Since the riots began, over 300 police cars have been damaged by rioters. Police are saying that de Blasio told them not to suppress the riots. Eyewitnesses claim the police stood by and allowed the riots and looting to happen. Most of those arrested were released the next day. Crime on the Upper East Side of Manhattan, one of the wealthiest areas of the city, is up 286% while other wealthy neighborhoods such as TriBeCa, SoHo and the West Village have also seen a dramatic increase in crime. Across the entire city, crime is up 177% and murders are up 20%.

New York has had more shootings so far in 2020 than it had for the entire year of 2019. In a single weekend in mid-July, 53 people were shot. There were 64 shootings during the Independence Day Weekend celebrations. Older New Yorkers who remember the high crime rates of the 1960s and 1970s fear seeing a return of those dark times when it was unsafe to ride the subway or walk through Central Park. Police officials have blamed the increased crime on New York’s cashless bail programs and Mayor de Blasio’s disbanding of several plainclothes police units.

Abandoning the City

The combination of higher taxes, higher cost of living, increased crime under DeBlasio and Cuomo, the lockdowns, and now the riots have sparked a massive “escape” from New York. New lease signings fell by 62.2% in May and it trends toward more people and businesses leaving New York as vacancies reach a many-year high. There is a glut of condos and luxury apartments for sale, the highest level in a decade. Some luxury developments are cutting prices by as much as 50% to attract buyers.

Leaving New York City immediately and relocating to a suburb generally necessitates the need to buy a home as there are less rentals in the suburbs. This means that many of the first people to leave are the wealthy, which will negatively impact the city’s tax base. By current estimates, New York City is poised to loose $300 million in tax revenue due to the number of affluent residents who are leaving. The top 1% of wealthy people in New York not only support the arts, which are a major attraction for the city, but they pay roughly 50% of the taxes.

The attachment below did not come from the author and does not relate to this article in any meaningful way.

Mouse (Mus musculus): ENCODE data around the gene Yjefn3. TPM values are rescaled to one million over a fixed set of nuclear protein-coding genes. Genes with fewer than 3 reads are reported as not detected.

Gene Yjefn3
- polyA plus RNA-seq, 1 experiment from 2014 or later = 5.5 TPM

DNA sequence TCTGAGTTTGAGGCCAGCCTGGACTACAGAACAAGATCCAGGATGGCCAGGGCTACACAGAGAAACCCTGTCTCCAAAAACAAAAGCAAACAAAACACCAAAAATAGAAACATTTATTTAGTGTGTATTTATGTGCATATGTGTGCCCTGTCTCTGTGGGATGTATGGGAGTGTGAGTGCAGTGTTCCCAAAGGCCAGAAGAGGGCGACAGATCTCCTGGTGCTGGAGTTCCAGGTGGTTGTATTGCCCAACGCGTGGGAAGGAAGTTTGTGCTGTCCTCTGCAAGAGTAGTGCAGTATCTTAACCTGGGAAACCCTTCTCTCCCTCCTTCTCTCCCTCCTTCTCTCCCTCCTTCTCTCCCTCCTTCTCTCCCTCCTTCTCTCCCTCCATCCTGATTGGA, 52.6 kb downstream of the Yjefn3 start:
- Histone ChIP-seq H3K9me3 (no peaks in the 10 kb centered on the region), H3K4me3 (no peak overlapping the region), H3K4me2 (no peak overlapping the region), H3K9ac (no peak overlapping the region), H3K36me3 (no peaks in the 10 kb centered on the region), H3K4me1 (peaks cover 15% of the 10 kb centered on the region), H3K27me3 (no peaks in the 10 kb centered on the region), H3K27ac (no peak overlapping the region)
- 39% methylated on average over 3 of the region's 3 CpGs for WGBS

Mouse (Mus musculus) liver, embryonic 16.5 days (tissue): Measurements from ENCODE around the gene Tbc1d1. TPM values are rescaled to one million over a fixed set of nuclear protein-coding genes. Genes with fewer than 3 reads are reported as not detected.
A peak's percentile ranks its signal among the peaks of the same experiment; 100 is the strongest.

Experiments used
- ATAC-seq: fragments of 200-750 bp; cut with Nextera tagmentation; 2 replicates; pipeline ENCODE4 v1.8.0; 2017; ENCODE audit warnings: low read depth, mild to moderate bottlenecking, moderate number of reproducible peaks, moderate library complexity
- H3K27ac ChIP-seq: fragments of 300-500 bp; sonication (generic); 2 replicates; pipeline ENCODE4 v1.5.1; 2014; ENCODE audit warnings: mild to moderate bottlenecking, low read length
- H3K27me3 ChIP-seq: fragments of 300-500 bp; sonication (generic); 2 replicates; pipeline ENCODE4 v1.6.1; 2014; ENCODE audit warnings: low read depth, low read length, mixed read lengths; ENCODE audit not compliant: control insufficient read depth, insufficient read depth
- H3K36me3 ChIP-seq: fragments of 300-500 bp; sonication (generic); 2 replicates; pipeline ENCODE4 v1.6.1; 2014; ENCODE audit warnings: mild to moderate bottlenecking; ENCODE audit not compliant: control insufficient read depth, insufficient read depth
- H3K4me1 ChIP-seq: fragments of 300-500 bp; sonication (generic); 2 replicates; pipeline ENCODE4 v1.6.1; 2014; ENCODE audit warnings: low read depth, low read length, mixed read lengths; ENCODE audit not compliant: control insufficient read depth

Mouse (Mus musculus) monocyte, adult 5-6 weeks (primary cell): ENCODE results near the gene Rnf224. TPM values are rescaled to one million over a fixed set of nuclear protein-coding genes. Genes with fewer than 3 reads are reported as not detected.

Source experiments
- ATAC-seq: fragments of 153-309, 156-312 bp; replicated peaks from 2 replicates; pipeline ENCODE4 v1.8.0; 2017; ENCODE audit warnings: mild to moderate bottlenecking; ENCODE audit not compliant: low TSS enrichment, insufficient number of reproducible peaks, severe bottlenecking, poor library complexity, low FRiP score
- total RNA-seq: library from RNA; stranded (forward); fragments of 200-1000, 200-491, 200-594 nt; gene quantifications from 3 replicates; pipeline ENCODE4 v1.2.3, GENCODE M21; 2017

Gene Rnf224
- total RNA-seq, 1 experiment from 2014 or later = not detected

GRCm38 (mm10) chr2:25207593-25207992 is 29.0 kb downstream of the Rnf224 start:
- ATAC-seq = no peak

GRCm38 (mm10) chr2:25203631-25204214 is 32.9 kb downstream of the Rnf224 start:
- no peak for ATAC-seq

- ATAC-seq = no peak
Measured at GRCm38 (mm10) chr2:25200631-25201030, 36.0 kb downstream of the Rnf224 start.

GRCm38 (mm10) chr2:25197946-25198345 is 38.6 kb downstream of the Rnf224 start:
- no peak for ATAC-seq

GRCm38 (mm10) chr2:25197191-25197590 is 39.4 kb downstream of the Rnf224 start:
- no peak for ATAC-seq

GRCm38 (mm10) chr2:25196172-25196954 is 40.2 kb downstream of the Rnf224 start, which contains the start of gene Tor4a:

Even after the looting declined in frequency, many New York businesses reported being afraid to reopen. If the police are unwilling to protect them, there is no guarantee that they will not become targets of violence again. Ongoing protests, as well as incidents of intimidation, violence and the use of fireworks as weapons, have caused many residents to feel uneasy.

Mayor De Blasio has said that responding to complaints about the fireworks will not be a police priority. Brooklyn Borough President Eric Adams told residents if they had an issue with the fireworks they should handle it themselves, a suggestion that resulted in a woman being fatally shot. Before the shooting, the victim Shatavia Walls, called 911 and told them that someone had just fired a gun at her but missed. The police never responded. Three days later, she was shot and killed by the same gang on whom she had called the police. The death spiral continues with no foreseeable end.

Antonio Graceffo
NRN • New Right Network